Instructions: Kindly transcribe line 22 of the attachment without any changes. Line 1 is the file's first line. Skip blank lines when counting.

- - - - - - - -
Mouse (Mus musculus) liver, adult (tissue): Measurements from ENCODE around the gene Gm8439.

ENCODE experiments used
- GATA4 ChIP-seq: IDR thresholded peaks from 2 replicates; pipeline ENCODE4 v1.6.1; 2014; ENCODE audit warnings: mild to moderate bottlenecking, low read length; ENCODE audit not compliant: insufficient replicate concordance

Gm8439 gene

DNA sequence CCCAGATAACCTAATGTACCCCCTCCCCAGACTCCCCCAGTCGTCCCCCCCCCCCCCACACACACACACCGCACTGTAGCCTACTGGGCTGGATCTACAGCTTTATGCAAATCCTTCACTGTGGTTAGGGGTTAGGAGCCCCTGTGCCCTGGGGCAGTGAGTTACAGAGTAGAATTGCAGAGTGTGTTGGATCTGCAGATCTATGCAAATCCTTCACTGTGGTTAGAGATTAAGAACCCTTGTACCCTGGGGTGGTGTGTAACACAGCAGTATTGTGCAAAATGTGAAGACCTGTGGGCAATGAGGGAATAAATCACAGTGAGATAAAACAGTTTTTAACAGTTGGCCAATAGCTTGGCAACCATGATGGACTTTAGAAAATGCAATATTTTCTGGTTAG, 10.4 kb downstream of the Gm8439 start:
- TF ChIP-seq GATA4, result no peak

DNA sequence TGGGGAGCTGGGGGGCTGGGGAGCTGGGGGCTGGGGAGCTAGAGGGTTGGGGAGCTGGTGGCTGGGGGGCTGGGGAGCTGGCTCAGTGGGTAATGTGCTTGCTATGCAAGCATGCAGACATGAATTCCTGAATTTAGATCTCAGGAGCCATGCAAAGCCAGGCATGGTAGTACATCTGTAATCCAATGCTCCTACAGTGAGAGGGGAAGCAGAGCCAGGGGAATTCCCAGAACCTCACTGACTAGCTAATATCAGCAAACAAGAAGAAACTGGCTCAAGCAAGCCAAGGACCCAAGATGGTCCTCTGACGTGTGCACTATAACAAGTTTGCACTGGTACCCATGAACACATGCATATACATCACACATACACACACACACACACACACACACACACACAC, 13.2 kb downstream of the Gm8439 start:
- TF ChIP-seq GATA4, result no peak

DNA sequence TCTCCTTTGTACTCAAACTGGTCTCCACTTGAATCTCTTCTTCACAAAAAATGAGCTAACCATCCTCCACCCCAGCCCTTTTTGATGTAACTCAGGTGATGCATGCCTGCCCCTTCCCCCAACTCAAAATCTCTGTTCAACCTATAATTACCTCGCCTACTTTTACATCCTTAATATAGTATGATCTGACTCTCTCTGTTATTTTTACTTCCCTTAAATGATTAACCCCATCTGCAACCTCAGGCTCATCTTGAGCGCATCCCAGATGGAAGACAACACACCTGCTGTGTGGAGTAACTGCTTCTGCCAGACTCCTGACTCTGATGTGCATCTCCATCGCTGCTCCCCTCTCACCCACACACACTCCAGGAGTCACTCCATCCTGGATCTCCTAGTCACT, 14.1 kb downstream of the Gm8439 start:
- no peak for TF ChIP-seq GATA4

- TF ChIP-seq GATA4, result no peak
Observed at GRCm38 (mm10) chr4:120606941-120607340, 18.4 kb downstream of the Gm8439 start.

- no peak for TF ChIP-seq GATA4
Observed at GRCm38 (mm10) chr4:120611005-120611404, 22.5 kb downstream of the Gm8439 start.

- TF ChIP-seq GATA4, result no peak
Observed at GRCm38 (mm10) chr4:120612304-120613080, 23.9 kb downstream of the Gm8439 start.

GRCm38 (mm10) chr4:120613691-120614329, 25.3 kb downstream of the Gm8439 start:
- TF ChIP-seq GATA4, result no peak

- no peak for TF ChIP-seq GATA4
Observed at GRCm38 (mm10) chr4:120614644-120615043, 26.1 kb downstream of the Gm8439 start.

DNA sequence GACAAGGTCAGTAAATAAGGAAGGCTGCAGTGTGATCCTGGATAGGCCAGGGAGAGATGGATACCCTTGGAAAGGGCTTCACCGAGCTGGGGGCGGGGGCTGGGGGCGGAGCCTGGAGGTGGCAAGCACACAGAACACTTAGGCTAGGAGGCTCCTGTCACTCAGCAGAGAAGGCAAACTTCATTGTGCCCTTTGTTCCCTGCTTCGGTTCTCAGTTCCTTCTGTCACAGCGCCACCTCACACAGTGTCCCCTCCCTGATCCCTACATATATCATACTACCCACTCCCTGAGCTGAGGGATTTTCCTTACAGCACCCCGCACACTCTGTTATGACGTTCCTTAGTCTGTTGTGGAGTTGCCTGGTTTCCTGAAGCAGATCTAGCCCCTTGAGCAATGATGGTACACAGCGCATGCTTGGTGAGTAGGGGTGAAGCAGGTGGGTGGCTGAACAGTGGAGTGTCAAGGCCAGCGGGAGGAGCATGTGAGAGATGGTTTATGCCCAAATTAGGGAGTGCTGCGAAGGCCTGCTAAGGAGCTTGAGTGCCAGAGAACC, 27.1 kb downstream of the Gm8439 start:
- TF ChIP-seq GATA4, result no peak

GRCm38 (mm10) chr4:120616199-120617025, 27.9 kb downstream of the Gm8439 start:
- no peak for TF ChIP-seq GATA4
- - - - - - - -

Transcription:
- TF ChIP-seq GATA4, result no peak